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Guide to SEC prospects in the 2019 NFL draft: Players you should know

I’ll be on the SEC Network this week to help with its coverage of the 2019 NFL draft, my second year joining the crew to break down picks and NFL fits and take a deeper look at how the skill sets of the top prospects in the conference will transition to the next level.

I have done a lot of film preparation, watching every SEC prospect in this draft class. So let me share with you my favorite guys, from the top-tier pass-rushers all the way down to the underrated steals who could make an impact on Day 3. I’m sorting my favorite prospects — more than 40 this year — into categories, and you can skip to each section below.

Josh Allen and Quinnen Williams are in here. So is Devin White, Drew Lock, Greedy Williams and Deandre Baker. Let’s take a deeper dive into the NFL talent from the country’s best conference.

Jump to a section:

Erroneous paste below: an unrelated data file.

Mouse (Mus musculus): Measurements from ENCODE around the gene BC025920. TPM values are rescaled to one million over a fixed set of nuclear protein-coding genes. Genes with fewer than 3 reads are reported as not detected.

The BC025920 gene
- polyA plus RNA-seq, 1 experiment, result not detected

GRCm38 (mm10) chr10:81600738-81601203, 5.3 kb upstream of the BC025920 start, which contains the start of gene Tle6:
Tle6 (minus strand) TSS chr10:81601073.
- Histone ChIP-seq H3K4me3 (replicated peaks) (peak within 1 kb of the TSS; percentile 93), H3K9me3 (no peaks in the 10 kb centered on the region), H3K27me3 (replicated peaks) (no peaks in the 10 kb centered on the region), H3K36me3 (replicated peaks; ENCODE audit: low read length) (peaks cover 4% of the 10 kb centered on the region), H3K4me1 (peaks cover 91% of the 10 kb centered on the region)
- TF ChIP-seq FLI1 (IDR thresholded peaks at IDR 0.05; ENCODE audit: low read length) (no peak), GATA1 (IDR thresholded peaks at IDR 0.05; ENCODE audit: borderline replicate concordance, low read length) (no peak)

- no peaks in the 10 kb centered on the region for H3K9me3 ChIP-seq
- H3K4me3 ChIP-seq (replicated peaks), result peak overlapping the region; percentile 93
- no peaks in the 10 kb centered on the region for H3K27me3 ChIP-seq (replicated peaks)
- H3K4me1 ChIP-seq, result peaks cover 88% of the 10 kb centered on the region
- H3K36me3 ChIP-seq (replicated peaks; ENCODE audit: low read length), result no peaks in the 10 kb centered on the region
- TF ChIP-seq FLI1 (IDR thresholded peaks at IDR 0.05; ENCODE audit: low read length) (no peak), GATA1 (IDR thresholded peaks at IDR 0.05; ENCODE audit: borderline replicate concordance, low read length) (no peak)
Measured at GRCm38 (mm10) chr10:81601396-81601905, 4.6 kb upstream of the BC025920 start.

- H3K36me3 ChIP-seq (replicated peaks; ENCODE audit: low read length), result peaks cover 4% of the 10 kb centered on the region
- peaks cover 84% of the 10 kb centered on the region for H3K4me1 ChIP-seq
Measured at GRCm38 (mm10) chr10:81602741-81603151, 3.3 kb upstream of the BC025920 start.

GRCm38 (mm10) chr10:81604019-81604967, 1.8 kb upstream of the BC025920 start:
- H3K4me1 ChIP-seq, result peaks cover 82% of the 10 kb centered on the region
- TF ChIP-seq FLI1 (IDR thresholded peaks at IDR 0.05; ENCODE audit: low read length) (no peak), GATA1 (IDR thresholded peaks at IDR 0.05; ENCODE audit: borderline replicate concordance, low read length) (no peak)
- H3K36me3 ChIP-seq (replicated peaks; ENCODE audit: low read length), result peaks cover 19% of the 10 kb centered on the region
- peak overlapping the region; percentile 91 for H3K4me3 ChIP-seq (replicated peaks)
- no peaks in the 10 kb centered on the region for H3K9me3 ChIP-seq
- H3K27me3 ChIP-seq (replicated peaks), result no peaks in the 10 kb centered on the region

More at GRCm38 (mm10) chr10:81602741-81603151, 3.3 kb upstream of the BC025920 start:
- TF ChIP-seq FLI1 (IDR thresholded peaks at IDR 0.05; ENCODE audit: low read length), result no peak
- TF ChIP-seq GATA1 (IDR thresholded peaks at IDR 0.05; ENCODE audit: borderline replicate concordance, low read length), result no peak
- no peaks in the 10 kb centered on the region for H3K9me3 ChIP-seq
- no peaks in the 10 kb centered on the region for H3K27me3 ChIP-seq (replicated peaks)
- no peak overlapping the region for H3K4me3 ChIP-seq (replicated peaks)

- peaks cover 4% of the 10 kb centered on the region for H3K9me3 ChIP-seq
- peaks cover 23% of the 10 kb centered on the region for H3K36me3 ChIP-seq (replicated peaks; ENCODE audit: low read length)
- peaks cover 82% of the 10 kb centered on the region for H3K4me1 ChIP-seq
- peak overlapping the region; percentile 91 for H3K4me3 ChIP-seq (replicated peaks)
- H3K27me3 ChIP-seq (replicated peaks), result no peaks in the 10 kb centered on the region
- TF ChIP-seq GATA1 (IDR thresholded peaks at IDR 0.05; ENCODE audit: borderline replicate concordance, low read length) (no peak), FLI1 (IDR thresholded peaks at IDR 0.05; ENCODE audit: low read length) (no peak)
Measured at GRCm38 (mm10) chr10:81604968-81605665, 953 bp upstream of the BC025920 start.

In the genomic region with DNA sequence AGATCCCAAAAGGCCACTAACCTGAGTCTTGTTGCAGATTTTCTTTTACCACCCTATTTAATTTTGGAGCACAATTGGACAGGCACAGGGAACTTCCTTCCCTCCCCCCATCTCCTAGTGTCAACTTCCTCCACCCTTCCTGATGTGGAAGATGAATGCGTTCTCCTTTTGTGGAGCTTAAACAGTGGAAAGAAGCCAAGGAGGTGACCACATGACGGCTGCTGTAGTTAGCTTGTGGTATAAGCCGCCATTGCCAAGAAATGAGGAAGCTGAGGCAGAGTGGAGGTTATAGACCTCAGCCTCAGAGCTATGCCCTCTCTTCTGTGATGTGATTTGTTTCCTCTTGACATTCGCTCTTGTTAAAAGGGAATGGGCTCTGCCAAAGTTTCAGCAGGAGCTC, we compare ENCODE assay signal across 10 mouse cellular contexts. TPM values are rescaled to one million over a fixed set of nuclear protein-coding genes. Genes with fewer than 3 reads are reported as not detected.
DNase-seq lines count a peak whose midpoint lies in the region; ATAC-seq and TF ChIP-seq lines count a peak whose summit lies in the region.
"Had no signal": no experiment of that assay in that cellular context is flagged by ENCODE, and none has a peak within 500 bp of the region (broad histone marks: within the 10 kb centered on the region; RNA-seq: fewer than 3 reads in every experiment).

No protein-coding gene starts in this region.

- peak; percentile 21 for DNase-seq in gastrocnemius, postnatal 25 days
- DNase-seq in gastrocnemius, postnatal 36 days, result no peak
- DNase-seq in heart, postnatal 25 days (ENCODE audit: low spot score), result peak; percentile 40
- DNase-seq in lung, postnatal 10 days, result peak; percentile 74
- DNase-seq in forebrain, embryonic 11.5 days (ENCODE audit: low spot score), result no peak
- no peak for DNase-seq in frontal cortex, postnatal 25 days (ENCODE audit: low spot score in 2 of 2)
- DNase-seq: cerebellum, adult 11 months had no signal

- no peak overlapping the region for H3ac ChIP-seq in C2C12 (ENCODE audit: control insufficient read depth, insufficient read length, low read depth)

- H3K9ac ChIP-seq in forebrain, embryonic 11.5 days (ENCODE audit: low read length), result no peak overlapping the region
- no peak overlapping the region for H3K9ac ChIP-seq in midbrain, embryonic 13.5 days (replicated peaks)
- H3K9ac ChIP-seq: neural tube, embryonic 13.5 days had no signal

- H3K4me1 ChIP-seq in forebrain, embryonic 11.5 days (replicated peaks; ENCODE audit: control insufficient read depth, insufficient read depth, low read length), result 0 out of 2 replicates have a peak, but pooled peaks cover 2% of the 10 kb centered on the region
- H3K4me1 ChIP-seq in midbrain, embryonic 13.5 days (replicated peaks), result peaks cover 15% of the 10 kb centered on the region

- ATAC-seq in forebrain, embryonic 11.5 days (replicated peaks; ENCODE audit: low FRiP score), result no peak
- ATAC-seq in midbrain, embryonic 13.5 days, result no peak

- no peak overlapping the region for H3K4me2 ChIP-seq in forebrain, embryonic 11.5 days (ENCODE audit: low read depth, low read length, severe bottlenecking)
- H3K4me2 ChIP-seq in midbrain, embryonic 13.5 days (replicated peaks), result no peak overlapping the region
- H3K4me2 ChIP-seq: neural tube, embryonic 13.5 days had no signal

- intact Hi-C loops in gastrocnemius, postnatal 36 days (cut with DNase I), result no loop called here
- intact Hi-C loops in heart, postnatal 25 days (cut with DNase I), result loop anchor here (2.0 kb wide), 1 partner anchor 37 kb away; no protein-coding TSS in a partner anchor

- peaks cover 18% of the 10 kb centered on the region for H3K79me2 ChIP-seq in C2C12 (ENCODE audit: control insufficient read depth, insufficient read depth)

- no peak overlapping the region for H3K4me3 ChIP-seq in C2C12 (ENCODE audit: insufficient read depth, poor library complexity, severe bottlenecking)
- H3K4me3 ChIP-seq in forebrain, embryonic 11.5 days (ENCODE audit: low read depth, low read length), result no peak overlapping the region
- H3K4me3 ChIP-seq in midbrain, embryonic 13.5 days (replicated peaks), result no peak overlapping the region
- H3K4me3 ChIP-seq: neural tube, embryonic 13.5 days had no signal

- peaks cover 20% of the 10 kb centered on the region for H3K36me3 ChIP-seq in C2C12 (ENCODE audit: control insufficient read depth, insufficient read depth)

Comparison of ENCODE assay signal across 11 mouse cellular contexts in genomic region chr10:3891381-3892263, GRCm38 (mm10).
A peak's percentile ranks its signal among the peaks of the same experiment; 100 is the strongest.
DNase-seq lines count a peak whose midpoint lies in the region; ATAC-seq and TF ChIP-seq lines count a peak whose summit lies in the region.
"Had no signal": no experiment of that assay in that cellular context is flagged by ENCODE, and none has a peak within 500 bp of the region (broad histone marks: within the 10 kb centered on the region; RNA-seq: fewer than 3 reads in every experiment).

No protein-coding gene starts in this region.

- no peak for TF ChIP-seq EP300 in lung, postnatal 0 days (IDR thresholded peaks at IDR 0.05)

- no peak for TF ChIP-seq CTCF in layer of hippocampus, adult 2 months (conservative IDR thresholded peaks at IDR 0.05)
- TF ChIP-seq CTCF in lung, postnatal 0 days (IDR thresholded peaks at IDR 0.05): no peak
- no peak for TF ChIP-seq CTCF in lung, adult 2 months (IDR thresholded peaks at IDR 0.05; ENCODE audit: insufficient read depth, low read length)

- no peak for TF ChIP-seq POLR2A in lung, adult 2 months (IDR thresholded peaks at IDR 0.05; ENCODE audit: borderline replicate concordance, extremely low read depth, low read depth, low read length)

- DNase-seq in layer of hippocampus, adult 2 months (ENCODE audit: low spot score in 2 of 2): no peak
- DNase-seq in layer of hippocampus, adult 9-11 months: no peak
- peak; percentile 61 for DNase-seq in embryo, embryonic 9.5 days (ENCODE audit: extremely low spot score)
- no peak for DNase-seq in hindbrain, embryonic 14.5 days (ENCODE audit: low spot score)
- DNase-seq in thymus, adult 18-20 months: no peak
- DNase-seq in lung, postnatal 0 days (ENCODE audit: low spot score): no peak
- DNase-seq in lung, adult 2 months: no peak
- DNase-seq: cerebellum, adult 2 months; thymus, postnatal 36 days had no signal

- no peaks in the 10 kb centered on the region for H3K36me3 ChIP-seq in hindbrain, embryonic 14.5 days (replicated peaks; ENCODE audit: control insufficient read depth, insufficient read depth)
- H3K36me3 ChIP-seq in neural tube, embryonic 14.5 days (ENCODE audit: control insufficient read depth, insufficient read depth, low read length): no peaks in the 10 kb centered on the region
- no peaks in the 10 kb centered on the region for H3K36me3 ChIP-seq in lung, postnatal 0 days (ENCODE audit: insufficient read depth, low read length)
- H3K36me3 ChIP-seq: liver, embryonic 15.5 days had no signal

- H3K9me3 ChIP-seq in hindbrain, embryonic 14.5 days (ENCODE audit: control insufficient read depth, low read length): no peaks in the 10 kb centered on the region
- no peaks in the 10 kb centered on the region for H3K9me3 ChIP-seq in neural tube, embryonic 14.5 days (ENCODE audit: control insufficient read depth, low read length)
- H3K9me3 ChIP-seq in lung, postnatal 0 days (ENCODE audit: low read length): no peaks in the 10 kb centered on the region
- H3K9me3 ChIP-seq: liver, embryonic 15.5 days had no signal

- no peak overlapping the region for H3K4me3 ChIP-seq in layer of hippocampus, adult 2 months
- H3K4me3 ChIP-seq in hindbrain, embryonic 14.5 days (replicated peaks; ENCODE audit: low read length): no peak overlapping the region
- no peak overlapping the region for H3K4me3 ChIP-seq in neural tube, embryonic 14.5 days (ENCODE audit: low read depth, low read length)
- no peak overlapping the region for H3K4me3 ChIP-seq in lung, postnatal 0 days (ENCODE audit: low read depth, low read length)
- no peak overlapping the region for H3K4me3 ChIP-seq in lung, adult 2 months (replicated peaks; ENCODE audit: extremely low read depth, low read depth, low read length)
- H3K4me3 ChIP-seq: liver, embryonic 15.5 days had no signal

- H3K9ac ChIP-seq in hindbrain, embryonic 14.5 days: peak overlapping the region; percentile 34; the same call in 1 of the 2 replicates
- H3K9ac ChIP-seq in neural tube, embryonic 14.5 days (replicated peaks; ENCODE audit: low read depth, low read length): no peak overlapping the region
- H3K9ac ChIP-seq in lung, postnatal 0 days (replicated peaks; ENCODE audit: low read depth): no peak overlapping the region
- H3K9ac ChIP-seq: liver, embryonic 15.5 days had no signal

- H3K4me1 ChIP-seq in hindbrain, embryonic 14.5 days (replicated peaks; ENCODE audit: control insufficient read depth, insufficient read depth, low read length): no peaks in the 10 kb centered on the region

Edge rushers | QBs | Interior stars
DBs | Deep-ball WRs | Hit-and-run LBs
RBs | Route runners | Road-graders
Mid-round picks | Day 3 upside picks


Favorite edge rushers

Scouts Inc. ranking: No. 3

Allen racked up 17 sacks last season, including three in Kentucky’s Citrus Bowl win over Penn State. He can get to the quarterback with his 4.63 40-yard dash speed off the edge, plus he has the counter moves to set up and defeat offensive tackles at the point of attack. But don’t forget about Allen’s versatile skill set. You can see him drop into coverage on tape, too. That’s freaky stuff for the top-five prospect who can fit into multiple schemes.

Scouts Inc. ranking: No. 13

At the combine, Sweat dropped a 4.41 40 at 6-foot-6, 260 pounds. That’s ridiculous. Yes, Sweat can eat up grass off the snap to attack the edge, but he also has shown the ability to convert speed to power to rock back offensive tackles. And with 35¾-inch arms, he has the length to separate from blockers on contact. There’s a lot of upside here with a prospect who can also set the edge in the run game.

Scouts Inc. ranking: No. 66

There are some questions about Polite after he ran a 4.84 40 time at the combine, but I really like his 2018 tape. He has a great first step off the ball that allows him to dip and bend underneath offensive tackles. And the effort level jumps. Polite plays hard. Think of him as a situational pass-rusher who can find a role in sub packages as a rookie.

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